The Reluctant Mr. Darwin - An Intimate Portrait of Charles Darwin and the Making of His Theory of Evolution by David Quammen
On the evening of July 1, 1858, six scientific papers were read to the Linnean Society in London. One of them was an idea independently discovered by two authors, Charles Darwin and Alfred Russel Wallace. Neither author was there; the young man, Wallace, was in New Guinea collecting insects, while the older man, Darwin, was moaning the death of his young son at home. The idea, natural selection, had nearly zero impact and in the annual address given the following year, the president of the society said the past year hadn't seen "any of those striking discoveries which at once revolutionize" science. That was the official birth, 150 years ago, of the single biggest idea in the biological sciences.
While the idea was presented to the world as the work of two independent authors, it is Darwin who is generally considered to be the father of the idea. Quammen shows why in this book. Darwin had first written about his idea in a letter in 1844 and had been concocting it at least for several years before. Quammen estimates the exact time as March of 1837 when Darwin knew natural selection existed, but not how. But he was deeply reluctant to talk about his ideas publicly because of their controversial nature, while at the same time amassing mountains of evidence in private. Wallace's letter to him forced his hand to publicly acknowledge the theory he had been working on for more than two decades.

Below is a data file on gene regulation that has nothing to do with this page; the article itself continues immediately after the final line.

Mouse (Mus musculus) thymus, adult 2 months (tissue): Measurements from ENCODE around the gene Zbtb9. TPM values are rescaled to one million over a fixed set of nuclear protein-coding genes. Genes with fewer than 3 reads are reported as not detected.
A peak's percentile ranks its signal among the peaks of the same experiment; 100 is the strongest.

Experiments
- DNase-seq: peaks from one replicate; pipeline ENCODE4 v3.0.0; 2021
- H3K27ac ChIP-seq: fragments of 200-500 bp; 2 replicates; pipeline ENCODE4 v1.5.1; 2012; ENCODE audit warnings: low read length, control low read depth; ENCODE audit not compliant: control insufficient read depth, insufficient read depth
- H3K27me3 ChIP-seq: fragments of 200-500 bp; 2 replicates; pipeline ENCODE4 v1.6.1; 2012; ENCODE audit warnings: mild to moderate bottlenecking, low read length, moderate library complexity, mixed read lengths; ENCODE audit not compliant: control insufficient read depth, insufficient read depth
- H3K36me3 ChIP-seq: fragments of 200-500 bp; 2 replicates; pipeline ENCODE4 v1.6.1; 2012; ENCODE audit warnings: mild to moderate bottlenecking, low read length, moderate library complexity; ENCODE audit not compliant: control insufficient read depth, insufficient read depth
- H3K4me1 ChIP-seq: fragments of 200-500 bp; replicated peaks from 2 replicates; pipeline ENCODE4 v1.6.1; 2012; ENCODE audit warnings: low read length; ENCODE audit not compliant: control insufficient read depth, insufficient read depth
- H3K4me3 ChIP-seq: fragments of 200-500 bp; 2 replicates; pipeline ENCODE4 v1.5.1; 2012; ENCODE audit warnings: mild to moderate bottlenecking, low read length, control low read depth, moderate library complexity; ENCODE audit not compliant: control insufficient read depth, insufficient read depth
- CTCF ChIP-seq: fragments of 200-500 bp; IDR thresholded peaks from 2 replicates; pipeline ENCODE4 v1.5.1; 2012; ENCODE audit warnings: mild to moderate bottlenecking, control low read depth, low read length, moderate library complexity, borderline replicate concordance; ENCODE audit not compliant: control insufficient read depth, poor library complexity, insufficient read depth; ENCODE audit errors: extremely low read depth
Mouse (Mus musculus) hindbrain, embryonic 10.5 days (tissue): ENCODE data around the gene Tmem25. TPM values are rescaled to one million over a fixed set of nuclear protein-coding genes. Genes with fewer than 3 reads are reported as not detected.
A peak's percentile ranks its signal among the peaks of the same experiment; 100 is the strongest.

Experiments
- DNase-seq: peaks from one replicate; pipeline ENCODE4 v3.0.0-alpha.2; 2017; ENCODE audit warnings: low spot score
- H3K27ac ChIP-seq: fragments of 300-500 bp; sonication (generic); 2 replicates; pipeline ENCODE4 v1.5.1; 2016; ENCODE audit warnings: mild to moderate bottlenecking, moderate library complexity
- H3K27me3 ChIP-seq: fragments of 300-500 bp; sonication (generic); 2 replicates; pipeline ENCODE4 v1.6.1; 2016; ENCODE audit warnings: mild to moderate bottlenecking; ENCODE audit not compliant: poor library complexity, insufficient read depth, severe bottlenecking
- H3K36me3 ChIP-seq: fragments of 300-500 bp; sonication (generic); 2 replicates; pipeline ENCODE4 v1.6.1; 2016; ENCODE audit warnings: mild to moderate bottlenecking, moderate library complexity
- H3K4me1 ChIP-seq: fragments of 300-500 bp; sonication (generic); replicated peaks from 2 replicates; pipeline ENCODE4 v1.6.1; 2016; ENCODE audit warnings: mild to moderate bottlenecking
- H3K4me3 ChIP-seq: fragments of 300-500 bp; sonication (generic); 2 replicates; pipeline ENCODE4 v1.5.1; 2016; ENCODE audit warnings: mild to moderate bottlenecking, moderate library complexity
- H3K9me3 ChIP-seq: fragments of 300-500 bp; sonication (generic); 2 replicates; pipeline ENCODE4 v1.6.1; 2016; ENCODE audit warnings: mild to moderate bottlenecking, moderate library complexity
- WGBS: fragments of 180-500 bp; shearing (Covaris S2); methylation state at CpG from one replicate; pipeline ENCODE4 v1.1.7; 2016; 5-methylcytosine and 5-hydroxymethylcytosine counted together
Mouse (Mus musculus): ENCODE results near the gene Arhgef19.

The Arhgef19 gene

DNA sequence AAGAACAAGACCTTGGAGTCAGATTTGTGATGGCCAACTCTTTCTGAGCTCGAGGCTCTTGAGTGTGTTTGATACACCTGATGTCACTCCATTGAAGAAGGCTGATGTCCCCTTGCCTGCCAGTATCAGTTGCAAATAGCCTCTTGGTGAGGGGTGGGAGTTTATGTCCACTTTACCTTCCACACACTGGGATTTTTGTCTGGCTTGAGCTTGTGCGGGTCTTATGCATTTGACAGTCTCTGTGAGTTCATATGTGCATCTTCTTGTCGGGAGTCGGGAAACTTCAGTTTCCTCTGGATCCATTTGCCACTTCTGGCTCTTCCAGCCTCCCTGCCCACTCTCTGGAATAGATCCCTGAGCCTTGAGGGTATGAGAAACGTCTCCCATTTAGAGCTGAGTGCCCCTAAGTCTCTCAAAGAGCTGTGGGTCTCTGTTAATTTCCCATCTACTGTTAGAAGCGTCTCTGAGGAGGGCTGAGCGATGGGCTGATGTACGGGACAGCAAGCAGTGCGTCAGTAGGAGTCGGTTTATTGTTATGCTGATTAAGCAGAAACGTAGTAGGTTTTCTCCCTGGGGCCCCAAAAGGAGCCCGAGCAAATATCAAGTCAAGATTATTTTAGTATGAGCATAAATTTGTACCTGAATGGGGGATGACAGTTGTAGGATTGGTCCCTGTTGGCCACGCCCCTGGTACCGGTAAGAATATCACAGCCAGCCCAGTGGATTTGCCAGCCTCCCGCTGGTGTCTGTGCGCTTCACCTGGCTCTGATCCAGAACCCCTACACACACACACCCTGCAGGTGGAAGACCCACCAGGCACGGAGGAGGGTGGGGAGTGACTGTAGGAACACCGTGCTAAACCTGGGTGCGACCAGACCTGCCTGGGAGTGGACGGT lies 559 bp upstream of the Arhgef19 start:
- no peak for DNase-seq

It is well known that he had travelled to the Galapagos on the HMS Beagle and collected information and evidence that led to his theory of natural selection. What is less known, as Quammen explains, is the extent to which Darwin went to test his ideas through experiments. To verify if plant seeds could travel thousands of miles across the ocean and still germinate, he tested various seeds by immersing them in salt water for specified stretches of time. He was able to conclude that, for example, asparagus could float for 23 days when green and 85 days when dry. His experiments did not end with plants. They extended to animals and plants within animals. Yes, you will have to read the book if you want all the details.
David Quammen holds the Stegner Chair at the Department of History and Philosophy at the Montana State University. He has written several books about biology including The Song of the Dodo, which was awarded the John Burroughs Medal for natural history writing. Among other awards, he is a three time winner of the National Magazine Award.